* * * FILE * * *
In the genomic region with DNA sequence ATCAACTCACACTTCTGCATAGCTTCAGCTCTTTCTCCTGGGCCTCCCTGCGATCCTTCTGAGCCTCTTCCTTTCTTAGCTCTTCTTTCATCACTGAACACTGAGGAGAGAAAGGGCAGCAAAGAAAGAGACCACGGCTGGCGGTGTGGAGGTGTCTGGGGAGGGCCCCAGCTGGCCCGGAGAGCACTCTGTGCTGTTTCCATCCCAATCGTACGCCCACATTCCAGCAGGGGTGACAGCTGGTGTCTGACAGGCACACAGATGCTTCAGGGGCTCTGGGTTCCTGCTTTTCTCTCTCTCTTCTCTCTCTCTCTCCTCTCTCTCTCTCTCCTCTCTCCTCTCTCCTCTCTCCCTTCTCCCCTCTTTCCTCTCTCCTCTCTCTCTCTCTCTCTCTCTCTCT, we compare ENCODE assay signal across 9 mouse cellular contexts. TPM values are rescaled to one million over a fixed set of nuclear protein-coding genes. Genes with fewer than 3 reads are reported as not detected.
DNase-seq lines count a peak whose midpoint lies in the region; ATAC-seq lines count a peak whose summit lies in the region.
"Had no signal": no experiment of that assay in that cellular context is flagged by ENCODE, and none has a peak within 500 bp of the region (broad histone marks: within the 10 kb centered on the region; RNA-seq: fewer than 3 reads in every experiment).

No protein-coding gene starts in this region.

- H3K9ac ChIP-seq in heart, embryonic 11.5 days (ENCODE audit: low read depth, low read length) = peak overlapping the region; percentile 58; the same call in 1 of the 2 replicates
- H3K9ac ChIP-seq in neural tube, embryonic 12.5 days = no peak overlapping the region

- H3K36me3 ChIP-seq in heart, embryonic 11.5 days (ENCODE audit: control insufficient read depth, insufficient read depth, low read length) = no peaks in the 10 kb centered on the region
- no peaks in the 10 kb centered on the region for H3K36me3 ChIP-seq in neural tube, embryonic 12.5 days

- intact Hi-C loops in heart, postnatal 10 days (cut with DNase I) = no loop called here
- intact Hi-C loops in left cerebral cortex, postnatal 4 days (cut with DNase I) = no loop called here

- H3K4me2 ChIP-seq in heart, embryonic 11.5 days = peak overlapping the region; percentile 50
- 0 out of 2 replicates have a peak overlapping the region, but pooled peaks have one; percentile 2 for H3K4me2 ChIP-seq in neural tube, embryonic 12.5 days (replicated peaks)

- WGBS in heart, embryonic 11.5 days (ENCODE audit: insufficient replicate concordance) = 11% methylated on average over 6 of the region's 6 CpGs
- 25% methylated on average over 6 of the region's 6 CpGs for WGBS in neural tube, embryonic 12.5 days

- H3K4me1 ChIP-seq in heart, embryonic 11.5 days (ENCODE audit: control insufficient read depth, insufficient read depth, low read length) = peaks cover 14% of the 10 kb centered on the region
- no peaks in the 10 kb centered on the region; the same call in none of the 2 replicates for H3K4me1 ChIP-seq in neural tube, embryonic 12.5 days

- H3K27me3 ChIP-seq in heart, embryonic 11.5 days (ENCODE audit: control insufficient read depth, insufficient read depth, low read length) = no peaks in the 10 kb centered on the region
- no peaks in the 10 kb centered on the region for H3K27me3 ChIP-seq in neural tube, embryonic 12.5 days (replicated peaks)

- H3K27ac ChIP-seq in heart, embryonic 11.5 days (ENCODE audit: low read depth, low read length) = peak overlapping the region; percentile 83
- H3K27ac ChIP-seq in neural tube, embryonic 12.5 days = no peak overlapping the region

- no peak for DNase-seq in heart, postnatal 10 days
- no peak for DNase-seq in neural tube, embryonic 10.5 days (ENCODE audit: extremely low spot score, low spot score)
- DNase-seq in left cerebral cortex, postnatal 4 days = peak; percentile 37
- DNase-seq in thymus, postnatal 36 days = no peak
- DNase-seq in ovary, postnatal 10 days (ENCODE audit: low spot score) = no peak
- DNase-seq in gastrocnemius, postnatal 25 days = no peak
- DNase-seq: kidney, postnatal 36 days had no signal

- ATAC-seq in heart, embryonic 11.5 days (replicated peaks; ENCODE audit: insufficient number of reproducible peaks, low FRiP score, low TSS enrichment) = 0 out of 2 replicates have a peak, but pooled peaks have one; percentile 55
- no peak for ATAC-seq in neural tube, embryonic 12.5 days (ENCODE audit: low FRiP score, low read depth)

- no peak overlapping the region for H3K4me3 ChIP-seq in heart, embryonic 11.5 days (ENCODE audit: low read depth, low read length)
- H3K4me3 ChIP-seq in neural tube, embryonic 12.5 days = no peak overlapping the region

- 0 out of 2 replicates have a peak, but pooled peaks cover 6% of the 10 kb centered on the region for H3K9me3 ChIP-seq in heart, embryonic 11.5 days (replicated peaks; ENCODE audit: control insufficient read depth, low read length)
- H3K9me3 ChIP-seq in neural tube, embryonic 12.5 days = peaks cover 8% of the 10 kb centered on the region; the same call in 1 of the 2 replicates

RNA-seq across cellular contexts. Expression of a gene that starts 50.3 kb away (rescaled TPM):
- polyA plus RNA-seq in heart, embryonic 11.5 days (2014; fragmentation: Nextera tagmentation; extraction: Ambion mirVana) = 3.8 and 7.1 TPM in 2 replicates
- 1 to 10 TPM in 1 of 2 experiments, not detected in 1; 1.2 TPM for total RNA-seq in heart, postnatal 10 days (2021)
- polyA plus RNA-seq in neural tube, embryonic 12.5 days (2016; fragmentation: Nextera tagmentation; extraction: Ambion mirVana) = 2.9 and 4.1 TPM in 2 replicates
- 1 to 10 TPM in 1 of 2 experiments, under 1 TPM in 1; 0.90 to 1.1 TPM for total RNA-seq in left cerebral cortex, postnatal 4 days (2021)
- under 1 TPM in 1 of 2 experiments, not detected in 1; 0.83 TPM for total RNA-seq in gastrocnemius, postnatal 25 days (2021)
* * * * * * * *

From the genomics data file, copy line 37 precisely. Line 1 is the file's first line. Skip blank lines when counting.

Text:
- polyA plus RNA-seq in neural tube, embryonic 12.5 days (2016; fragmentation: Nextera tagmentation; extraction: Ambion mirVana) = 2.9 and 4.1 TPM in 2 replicates